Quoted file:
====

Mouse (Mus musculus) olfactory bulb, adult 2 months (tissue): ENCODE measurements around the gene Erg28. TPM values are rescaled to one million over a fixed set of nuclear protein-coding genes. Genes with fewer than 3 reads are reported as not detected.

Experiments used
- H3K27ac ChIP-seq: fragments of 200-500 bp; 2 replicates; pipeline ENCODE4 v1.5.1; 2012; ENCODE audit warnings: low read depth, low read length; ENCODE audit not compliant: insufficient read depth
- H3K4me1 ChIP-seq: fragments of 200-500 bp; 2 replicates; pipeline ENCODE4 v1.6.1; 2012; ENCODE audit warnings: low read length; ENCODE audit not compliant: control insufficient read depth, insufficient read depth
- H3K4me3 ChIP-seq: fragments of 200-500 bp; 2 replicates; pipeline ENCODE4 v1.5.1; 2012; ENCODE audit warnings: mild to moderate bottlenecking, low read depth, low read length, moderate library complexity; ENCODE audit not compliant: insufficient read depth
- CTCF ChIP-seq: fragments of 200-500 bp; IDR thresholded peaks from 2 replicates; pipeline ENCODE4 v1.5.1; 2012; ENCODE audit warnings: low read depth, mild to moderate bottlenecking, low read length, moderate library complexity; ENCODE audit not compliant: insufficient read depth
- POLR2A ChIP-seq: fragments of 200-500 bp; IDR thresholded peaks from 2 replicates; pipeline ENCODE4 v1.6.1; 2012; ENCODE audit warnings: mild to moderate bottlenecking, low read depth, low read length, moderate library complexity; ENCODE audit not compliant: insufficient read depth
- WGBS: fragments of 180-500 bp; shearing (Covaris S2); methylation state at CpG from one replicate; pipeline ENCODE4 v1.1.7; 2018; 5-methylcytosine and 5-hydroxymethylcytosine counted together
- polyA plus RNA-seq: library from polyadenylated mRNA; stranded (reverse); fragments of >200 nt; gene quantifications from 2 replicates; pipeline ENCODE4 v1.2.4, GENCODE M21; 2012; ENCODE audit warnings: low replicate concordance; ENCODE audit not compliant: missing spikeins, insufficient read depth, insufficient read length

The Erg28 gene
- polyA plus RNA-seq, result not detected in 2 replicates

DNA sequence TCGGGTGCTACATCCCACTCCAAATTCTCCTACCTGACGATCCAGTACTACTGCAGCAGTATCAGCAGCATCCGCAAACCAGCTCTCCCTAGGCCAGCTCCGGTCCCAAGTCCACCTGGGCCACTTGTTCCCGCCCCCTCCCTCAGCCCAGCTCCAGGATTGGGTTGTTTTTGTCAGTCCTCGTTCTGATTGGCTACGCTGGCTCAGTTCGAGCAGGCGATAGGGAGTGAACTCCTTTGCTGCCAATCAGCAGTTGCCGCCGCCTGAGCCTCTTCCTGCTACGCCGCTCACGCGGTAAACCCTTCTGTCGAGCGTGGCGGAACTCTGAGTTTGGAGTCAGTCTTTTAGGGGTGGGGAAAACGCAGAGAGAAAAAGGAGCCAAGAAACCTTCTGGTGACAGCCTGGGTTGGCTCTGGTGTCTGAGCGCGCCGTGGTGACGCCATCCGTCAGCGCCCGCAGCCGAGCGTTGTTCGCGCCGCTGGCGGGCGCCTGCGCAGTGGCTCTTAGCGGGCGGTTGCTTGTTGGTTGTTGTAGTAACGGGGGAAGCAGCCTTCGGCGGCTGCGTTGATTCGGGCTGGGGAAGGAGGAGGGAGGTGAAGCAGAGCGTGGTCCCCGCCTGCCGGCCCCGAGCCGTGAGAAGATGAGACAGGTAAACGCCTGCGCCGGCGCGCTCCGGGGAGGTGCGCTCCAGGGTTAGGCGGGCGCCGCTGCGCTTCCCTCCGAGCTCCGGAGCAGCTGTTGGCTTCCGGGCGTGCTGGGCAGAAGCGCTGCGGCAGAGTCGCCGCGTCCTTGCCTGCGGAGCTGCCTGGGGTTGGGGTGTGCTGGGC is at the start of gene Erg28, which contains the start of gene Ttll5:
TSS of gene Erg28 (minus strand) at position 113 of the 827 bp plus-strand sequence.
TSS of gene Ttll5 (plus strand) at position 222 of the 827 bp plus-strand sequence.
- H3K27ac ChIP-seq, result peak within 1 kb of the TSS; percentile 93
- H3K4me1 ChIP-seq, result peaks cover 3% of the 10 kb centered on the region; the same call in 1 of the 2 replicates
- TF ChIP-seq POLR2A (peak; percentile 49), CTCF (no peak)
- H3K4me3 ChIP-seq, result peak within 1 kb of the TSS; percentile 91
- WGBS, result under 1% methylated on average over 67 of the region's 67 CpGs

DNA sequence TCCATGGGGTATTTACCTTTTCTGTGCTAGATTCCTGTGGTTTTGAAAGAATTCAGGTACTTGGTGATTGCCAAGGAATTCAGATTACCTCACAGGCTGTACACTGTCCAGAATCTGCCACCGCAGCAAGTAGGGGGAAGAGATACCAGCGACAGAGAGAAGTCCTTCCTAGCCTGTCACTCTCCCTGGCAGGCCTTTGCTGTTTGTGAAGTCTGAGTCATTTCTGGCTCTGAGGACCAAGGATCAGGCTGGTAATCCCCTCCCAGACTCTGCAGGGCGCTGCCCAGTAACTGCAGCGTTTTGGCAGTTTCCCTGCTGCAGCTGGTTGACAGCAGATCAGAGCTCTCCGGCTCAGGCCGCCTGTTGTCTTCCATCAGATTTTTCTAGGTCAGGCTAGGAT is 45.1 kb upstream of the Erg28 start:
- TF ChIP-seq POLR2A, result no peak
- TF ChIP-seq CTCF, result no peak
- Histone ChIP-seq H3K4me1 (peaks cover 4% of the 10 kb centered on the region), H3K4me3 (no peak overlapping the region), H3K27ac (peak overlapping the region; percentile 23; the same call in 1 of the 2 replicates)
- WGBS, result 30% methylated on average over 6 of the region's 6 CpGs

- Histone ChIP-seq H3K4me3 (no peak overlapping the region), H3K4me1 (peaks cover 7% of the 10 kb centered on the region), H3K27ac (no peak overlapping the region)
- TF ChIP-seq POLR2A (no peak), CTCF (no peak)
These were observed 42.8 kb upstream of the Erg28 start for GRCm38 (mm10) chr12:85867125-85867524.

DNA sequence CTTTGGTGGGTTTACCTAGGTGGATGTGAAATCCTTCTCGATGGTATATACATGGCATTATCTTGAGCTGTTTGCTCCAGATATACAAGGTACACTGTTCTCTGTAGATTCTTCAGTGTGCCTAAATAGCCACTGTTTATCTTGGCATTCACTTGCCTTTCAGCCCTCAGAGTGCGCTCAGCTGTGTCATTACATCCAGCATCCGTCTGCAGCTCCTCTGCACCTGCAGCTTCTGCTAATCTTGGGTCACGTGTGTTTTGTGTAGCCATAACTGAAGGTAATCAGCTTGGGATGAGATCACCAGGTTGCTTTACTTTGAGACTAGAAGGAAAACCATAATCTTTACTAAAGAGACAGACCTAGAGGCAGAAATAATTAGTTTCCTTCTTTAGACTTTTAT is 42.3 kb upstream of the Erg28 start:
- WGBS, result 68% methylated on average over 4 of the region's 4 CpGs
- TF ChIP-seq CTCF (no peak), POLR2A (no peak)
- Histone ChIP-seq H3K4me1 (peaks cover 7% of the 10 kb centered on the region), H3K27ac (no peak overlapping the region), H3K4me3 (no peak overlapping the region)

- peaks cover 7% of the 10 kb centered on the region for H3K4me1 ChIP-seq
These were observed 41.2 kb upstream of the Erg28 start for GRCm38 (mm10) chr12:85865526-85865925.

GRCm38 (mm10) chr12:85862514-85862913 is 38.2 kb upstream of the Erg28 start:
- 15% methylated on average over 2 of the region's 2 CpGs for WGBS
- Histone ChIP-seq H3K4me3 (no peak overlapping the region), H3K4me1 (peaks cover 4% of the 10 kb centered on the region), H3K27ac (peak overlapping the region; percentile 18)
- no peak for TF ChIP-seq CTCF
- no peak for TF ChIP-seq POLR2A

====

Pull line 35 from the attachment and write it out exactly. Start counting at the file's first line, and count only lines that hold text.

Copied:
- 15% methylated on average over 2 of the region's 2 CpGs for WGBS